As rugged as welterweight 'next-man-in-command' Miguel Cotto is, there's no coincidence why he chose the talented yet far-under-the-radar Alphonso Gomez after facing Zab Judah and Shane Mosley in two consecutive bouts, rather than pursuing an Antonio Margarito, or more dangerous opponent.

Even Pound for Pound great Floyd 'Money' Mayweather lasted no more than four consecutive grueling bouts before embarking on what will equate to a 9 month hiatus prior to his second matchup with Oscar Dela Hoya - after taking on Judah, Baldomir, Dela Hoya, and Hatton.

No matter what fighter you look at along the rankings in the various weight divisions, few have had the heart and will to engage in battle after battle, with the sports elite. On the heels of such an effort, we now must wait to see what next for a man that is far better than his recent losses lead on to believe.

Personally, I think There's a huge upside left in Taylor. Many in the sport would beg to differ. When you think about it, it probably doesn't matter because who's right and who's wrong has very little to do in the end when it's time to decide who's right and who's left. That's what this sport is all about, and in the end, I think Taylor's ability will easily allow him to rise to the surface again.

Is the end near for Jermain Taylor? Only if Pavlik is his nemisis. Very few other fighters would have walked away with a victory against Taylor as he appeared in Saturday's fight.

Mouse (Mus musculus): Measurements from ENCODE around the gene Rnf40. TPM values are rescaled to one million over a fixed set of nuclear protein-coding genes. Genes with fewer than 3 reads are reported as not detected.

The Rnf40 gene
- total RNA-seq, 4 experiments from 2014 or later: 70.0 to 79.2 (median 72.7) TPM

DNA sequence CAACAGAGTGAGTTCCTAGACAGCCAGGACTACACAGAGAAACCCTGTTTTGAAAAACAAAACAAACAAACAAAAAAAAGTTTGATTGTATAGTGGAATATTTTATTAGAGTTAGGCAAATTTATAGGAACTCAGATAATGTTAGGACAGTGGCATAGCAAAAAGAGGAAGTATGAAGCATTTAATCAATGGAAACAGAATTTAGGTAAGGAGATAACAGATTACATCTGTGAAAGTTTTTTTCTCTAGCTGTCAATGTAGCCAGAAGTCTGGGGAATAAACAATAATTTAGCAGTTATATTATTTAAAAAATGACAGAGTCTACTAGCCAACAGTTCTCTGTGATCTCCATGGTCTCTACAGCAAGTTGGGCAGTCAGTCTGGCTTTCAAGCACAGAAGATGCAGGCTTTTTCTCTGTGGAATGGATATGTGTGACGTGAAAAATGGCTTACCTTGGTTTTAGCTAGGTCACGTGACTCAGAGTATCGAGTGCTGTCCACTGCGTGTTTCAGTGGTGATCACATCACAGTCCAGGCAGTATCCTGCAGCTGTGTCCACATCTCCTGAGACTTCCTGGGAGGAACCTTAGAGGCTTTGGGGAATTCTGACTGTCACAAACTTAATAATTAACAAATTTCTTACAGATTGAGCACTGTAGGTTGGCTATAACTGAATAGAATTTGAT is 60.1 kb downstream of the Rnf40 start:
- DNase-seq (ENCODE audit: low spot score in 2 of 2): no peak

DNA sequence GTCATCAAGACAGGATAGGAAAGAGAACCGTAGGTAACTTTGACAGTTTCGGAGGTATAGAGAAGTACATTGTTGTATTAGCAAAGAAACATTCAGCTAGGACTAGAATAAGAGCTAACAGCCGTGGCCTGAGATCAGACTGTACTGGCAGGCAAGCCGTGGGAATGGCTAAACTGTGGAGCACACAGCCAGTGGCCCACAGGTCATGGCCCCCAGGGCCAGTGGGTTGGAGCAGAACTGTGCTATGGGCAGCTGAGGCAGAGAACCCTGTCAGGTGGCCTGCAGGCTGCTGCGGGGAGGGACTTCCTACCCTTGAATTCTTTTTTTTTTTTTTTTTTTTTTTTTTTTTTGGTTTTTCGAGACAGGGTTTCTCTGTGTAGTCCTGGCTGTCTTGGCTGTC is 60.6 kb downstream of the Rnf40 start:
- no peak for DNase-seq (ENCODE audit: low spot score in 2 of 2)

If Jermain Taylor can take some time to regroup his mind and face a few not-so-great contenders to not only hoan his craft, but also rest his body, there's no doubt in my mind that Taylor can compete.

His future success will all come down to whether or not he chooses to, (for once), be weak in the face of his previous strength, and disobey that courage of heart that at this very moment beckons for him to answer the recent challenge of Roy Jones Jr, or the possibility of Mikkel Kessler.

If he can lose that courage of heart temporarily and resist that urge, he may benefit. If he fails to, he won't. It's that simple.

Only time will tell.

Pavlik – Taylor Post Fight Comments

Matthew Hurley: After their compelling rematch Saturday night in which Kelly Pavlik won a twelve round unanimous decision over Jermain Taylor the two fighters retired to the media room in the MGM Grand Hotel and spoke of the fight and their future plans. While Taylor’s disappointment could be summed up in his comment that he was going to “take my ass home and go fishing,” the Arkansas native not only did himself proud in the ring but also continued to do so outside the ropes..

Before taking the podium his promoter Lou DiBella spoke of the fighter’s courage and praised not only his performance but also that of Pavlik’s. The good vibrations were reverberating all over the room.

“It was the kind of fight that was hard to score,” he said, alluding to some of the ringside press that had the fight scored a draw or in Taylor’s favor. (I had the fight scored 116 – 112 for Pavlik.) “You saw two terrific fighters get out there and perform. We’re proud.”

The crowd that had gathered for the post-fight press conference was extremely gracious, acknowledging the spirited effort put on by both fighters.

Taylor addressed the audience from behind a pair of dark sunglasses, but his humble nature shown brightly.

“It was a great fight,” he said, in his halting manner. “I worked 110% in the gym. I give all the credit in the world to Kelly. He fought a great fight.”